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Act One, Scene One: Joint Leadership in the Bar Association?

May 26, 2015

By

Dr. Lawrence A. Joseph

     Well-renowned film director and producer, Steve Mc Queen, of Grenadian descent would have had a field day in Grenada on 21st May last. After all, amongst his many other awards, he won the Academy Award for Best Picture in 2013 for the movie “12 Years a Slave”. The scene in Grenada was the Number 1 High Court on the afternoon of the 21st May 2015 where the Grenada Bar Association was having its Annual General Meeting (AGM). It was “Lights! Cameras! Action!” and the alligator-like jaws of the black and white striped clapper board clapped. “Take one!”

      Members of the Bar came trickling into the room from 4 pm and eventually there were well over thirty members present. The time for the elections of officers came and there were two nominations for the post of President: incumbent President Ruggles Ferguson and former President, James Bristol. The voting ensued and lo and behold, each candidate received 18 votes: a consequence of “ambush electioneering”. It was a tie. A dilemma therefore raised its ugly head for which no one had an answer. One strange thing about the fiasco was the fact that at an AGM of lawyers when elections are scheduled to take place, there was not even a copy of the bye-laws available in the room to give guidance as to what should be done in such a situation! This gives credence to the sayings that shoemakers often do not wear good shoes and that often lawyers die without making their own wills.

      The meeting was totally unprepared for this dilemma. The returning officer was in a quandary. She was like a rabbit amongst a pack of groveling wolves and was totally flabbergasted. She was no lawyer but just a public officer from the Registry who substituted for the Registrar. She really had my sympathies. A returning officer in any elections has a most important role to play. That person is responsible for declaring all positions vacant before inviting nominations; for receiving nominations for the various offices; for verifying and counting the votes where there is more than one nomination; and for declaring the winners of the various positions. A returning officer is like a Supervisor of Elections in the conduct of the national polls and has tremendous authority. The then returning officer was stuck at the stage of counting the votes and was unable to declare a winner.

The dilemma was tossed about by members for a considerable period of time and a female member came up with what she thought was a brilliant idea: “Let’s have joint leadership!” No one moved or said a word. I could hear the phantom director saying “Cut! You have to say that with more gusto!” And the clapper board clapped. “Take two!” The lady reiterated: “Yes let’s have joint leadership. Let us show the politicians how to make it work.” It was then that I realized that the lady was serious. She may not be a politician but she seemingly has knowledge of political maneuverings.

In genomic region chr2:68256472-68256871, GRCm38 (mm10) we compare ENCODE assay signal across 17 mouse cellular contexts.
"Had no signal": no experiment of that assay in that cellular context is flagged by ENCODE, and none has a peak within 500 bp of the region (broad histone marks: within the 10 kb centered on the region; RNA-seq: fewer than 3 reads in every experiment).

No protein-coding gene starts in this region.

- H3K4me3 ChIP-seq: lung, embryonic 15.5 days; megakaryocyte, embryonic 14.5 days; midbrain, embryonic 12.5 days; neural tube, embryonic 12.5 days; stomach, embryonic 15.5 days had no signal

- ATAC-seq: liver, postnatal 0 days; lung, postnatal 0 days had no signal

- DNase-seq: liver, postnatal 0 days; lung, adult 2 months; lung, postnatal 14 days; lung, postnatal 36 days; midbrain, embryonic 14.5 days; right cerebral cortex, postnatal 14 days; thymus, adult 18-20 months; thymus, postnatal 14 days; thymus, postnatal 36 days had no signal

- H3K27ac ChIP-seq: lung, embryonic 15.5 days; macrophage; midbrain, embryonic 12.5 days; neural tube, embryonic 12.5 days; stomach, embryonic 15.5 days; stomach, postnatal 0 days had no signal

But how could she have been serious when from my recollection the bye-laws did not provide for that anomaly? The bye-laws catered for a President and a Vice President; and not joint presidents. Moreover, besides being unconstitutional, it was not practical. Suppose, and just suppose that one of the joint presidents is overly meticulous and the other is a loose cannon? Suppose, and just suppose that one is a strong supporter of the Caribbean Court of Justice and the other is not?  In the circumstances it would be reasonable to conclude that the seeds of chaos would have been sown if these contrasting characteristics existed in joint leaders of the Bar. Who would take responsibility for making pronouncements on behalf of the Bar?

I reminisced on the past decision of the Central Committee sometime after the Coup d’etat in Grenada on 13th March 1979. The Committee took the decision to have joint leadership between Prime Minister Maurice Bishop and one Bernard Coard. Many on the outside believed that the reason for this decision was that Bishop was the popular leader, who was full of charm, charisma and dynamic oratory. He was “the people’s man”. There was the general belief that Coard was brusque but he possessed the necessary organizational skills to ground what they considered to be “the revolution”. The thought was that with the combination of these two personalities the revolutionary movement would be further consolidated. This was not to be as the joint leadership proposal turned out to be the root cause of the demise of the People’s Revolutionary Government in October 1983. Seemingly Bishop reneged from an earlier decision to go along with the joint leadership decision and all hell broke loose.

Luckily good sense prevailed at the Bar meeting. The joint leadership proposal was certainly a recipe for disaster. No one else except the initiator of the proposal felt a need to be quixotic. The decision was ultimately taken to adjourn the meeting until another day. The phantom director then instructed: “Cut! Prepare for Act One Scene Two: ‘The Bar Triumphs’!”

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